(CTN NEWS) – Korea is ranked as the second-largest economy globally in terms of household debt and its rate of expansion.
According to the Bank for International Settlements, Korea’s household debt service ratio (DSR), which measures the proportion of debt to income, reached 13.6 percent last year.
Korea’s Household Debt Service Ratio (DSR) Compared to Other Major Economies
Among the world’s 17 largest economies, this places Korea in second position, just behind Australia’s 14.7 percent.
Korea’s DSR is nearly twice as high as that of the United States at 7.6 percent and Japan’s 7.5 percent, and it is three times greater than Italy’s 4.3 percent.
In 2021, Korea’s DSR increased by 0.8 percentage points compared to the previous year, making it the second-fastest growth rate after Australia’s 1.2 percentage points.
When compared to the pre-pandemic period of 2019, Korea experienced the most rapid rate of growth, with an increase of 1.4 percentage points in the DSR.
To ensure a fair basis of comparison, the Bank for International Settlements (BIS) incorporates mortgage-free home ownership into income calculations and assumes a uniform debt maturity of 18 years when calculating the debt service ratio (DSR).
Consequently, the BIS figures tend to underestimate the actual levels of debt.
Concerns Over Korea’s Rising Household Debt: Urgent Need for Action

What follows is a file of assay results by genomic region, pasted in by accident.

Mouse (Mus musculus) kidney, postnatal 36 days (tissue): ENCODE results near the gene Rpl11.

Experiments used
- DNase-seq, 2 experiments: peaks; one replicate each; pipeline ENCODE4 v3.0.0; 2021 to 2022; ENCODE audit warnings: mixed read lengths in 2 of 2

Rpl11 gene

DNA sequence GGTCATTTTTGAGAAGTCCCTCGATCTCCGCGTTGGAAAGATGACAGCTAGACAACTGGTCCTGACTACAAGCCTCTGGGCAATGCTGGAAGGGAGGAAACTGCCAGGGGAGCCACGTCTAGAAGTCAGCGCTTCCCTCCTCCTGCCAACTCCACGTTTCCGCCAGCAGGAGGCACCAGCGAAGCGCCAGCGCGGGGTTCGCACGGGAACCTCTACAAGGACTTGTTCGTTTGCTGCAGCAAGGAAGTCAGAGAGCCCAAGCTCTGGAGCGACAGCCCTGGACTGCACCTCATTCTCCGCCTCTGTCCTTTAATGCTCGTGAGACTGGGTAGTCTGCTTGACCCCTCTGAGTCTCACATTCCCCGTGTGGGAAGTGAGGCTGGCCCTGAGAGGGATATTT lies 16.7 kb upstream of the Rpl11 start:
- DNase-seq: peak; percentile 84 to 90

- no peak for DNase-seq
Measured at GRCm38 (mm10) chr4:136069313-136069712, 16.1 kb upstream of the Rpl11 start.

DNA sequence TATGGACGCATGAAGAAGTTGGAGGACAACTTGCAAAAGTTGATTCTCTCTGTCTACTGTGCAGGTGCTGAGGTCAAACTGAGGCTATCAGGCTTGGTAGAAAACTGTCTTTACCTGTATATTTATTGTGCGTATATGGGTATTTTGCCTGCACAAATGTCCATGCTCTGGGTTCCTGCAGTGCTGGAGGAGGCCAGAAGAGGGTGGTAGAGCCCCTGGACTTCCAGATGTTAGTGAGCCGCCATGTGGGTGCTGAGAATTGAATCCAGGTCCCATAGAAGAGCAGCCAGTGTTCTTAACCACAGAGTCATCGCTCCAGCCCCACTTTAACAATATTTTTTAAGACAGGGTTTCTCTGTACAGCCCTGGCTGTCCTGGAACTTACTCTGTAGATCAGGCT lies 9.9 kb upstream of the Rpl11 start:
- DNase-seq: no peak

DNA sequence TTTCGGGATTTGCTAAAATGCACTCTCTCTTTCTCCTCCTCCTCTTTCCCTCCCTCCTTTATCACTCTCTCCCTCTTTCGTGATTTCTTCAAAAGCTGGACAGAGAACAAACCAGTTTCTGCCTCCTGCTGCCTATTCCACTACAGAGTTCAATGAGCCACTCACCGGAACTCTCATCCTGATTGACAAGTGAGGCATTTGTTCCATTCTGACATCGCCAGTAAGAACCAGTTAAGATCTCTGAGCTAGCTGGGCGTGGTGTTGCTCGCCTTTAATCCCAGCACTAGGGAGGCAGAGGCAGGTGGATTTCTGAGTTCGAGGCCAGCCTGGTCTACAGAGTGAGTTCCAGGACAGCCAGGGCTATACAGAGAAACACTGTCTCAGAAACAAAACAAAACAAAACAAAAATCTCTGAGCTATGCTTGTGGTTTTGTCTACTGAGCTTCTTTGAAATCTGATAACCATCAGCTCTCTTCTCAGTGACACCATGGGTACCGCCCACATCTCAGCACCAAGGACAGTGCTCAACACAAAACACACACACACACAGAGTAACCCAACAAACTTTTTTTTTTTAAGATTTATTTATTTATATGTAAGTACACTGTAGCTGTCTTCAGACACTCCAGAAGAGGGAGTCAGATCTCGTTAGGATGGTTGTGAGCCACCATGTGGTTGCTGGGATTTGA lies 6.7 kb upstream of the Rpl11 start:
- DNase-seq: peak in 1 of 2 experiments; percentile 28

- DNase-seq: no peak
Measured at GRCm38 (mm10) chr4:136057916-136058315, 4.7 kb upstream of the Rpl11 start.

According to the Bank of Korea (BOK), the DSR for indebted households in Korea was calculated at 40.6 percent in the fourth quarter of the previous year. This figure is more than three times higher than the BIS calculation.
In a report, the BOK emphasized the urgent need to curb the increasing household debt.
Based on its own assessment, the proportion of household debt to GDP in Korea at the end of last year stood at 105 percent, ranking third among 43 major economies, trailing Switzerland’s 128.3 percent and Australia’s 111.8 percent.
Although there are no immediate indications of widespread debt defaults, a prolonged period of individual borrowing surpassing GDP levels hampers private consumption.
Reduces the efficiency of capital allocation through financial channels, and consequently slows down economic growth.
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